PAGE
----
Late this summer, at least 12 counties in Manitoba declared a “state of agricultural emergency.” It was too dry.
In November, two Alberta counties declared “municipal agriculture disasters.” It was too wet.
And they weren’t the first in the province to point out the difficulties farmers are facing this year.
Persistent wet weather in the Leduc area prompted the local government there to declare an agricultural disaster in September. In August, Lac Ste. Anne county, northwest of Edmonton, declared a state of agricultural disaster for the second year in a row.
In Grande Prairie, which declared an agricultural disaster in early November, county officials said in a press release that between 40 and 60 per cent of crops were still in the fields. Early snowfall, they added, was “ending any chance of increasing the figures this season.”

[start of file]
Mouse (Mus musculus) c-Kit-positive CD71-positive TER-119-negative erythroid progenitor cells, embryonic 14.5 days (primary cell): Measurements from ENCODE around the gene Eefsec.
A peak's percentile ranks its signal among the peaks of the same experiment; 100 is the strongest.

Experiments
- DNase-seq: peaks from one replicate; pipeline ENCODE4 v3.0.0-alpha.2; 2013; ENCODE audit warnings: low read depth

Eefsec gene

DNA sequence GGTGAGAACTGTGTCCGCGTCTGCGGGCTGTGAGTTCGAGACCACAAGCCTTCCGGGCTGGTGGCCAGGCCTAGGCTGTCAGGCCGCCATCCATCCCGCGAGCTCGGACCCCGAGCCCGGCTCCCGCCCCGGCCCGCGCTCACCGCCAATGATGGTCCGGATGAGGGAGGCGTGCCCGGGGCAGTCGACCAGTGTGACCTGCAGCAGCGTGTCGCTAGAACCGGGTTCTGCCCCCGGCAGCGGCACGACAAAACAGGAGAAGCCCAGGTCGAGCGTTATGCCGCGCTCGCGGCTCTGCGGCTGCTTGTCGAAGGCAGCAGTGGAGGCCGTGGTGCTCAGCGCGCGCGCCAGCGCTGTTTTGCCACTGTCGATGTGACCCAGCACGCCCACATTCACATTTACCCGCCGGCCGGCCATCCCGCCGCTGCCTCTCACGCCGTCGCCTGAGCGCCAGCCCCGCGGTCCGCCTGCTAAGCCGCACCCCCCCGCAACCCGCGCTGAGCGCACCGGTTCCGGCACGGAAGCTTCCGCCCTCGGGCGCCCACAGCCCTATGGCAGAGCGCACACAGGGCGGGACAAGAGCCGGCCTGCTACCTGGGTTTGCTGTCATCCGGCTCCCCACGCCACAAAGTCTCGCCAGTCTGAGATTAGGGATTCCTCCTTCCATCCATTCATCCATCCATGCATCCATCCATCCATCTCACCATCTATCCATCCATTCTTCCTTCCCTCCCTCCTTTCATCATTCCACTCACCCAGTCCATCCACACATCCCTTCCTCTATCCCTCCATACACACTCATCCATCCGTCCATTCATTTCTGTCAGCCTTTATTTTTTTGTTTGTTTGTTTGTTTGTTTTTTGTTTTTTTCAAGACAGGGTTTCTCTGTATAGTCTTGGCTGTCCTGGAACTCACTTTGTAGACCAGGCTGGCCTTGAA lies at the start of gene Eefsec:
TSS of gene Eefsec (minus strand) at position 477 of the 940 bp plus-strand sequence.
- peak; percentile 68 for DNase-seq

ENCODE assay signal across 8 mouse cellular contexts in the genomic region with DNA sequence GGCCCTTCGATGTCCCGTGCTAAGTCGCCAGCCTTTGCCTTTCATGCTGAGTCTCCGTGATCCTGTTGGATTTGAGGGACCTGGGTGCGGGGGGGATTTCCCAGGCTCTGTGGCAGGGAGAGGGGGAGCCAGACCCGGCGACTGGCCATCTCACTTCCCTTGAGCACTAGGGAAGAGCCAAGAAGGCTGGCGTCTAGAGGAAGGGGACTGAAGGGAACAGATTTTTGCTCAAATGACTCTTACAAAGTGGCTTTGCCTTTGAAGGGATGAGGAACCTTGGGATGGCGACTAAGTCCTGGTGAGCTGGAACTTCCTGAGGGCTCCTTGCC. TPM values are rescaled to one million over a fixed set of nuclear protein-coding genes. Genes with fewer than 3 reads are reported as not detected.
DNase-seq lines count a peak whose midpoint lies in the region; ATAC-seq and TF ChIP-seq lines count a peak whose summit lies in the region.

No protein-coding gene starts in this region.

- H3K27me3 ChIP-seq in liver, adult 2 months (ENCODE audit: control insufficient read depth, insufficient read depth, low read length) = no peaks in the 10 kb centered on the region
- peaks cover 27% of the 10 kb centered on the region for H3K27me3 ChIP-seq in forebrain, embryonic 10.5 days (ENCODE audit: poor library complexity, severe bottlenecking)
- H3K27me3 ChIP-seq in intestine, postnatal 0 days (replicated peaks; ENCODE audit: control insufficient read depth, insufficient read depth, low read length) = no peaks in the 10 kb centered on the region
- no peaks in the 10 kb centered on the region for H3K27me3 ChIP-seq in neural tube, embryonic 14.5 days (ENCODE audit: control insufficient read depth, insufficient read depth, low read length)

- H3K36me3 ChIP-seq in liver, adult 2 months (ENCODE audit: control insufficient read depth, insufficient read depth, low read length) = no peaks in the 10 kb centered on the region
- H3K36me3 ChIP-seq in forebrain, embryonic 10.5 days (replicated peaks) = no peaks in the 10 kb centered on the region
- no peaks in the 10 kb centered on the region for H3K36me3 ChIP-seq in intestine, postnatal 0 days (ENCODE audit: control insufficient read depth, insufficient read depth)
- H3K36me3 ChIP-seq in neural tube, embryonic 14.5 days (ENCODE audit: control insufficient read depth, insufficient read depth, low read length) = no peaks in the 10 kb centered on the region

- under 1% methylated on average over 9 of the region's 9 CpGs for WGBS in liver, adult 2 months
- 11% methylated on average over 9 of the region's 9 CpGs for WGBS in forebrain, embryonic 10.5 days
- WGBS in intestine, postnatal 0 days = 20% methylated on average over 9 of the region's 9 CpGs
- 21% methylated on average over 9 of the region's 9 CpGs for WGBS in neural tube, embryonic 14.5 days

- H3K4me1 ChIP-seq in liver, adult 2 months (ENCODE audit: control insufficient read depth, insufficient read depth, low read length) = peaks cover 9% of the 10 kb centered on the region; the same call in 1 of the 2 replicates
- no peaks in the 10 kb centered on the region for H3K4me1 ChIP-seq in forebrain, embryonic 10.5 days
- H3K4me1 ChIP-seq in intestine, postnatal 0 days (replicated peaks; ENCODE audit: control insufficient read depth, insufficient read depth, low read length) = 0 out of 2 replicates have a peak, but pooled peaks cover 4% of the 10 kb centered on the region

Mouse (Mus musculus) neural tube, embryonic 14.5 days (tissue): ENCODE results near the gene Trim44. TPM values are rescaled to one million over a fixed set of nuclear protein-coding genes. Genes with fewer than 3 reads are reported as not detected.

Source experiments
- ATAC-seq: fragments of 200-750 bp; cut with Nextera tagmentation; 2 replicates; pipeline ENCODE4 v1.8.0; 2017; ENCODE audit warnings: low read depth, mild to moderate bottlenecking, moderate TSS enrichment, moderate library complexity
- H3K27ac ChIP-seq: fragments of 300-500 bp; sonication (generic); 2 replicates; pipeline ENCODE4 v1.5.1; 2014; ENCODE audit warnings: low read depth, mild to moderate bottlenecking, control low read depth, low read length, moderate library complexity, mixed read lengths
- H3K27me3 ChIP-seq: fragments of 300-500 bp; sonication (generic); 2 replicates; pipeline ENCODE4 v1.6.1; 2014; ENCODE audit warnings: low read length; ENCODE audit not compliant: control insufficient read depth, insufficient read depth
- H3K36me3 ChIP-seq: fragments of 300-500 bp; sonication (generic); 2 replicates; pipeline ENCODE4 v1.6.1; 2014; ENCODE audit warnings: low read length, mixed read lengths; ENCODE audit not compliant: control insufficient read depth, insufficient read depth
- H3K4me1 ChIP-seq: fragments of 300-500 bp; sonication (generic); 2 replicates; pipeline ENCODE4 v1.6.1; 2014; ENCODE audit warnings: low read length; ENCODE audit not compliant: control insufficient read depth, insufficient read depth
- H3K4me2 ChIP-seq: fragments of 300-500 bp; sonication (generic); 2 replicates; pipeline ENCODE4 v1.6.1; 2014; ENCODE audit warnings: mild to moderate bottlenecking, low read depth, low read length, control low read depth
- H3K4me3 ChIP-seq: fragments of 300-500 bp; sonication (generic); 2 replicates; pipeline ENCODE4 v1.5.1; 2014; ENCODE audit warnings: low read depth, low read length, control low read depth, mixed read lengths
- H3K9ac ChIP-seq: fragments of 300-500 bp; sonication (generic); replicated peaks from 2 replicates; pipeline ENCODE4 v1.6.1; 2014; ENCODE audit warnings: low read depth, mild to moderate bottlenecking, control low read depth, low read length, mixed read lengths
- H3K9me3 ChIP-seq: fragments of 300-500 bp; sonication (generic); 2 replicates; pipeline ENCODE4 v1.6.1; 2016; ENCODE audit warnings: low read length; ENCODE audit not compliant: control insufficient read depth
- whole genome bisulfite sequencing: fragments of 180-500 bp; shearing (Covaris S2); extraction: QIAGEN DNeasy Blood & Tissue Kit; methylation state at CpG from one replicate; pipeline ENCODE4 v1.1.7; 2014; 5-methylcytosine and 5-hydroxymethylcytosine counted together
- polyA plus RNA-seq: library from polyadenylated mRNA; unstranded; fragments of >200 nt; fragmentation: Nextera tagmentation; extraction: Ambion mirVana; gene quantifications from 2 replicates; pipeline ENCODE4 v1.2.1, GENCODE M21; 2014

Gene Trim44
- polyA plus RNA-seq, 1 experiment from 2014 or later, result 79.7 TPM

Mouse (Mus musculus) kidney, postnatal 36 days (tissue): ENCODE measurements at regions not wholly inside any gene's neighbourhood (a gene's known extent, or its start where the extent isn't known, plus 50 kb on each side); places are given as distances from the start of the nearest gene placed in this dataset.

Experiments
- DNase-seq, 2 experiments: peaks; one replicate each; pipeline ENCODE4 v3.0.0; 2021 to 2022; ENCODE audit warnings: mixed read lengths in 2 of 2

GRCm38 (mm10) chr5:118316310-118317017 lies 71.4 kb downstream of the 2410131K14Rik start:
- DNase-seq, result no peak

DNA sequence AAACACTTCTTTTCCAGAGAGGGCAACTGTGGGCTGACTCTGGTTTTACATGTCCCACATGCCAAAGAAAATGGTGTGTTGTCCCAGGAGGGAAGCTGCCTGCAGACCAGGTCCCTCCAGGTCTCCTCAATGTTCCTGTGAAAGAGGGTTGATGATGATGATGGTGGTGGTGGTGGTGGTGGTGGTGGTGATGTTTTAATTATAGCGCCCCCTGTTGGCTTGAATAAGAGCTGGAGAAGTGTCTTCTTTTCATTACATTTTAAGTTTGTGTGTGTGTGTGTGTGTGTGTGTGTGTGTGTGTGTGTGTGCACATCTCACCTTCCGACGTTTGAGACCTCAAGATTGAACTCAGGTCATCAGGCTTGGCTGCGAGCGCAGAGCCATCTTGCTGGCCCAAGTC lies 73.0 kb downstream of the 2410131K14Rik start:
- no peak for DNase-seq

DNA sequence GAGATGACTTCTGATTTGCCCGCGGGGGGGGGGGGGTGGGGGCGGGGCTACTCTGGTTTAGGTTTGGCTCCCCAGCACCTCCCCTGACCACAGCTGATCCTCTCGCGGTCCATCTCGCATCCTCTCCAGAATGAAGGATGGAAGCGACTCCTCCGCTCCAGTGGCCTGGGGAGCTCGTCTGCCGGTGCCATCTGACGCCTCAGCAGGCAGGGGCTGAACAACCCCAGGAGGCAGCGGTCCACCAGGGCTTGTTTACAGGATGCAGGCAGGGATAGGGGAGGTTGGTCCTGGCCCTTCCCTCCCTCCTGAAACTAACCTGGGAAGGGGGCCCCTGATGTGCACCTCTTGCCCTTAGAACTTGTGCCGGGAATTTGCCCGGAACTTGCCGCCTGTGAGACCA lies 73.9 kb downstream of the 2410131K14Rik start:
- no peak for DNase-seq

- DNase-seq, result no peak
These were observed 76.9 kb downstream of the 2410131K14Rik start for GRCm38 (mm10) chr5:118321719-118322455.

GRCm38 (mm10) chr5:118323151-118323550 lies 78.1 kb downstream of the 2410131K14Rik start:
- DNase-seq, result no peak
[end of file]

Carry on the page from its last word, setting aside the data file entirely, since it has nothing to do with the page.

This sort of volatility in weather is only expected to increase, according to Agriculture and Agri-Food Canada. The federal government agency warns on its website that droughts, floods and violent storms are all predicted to increase in frequency as a result of climate change.Click here to see more...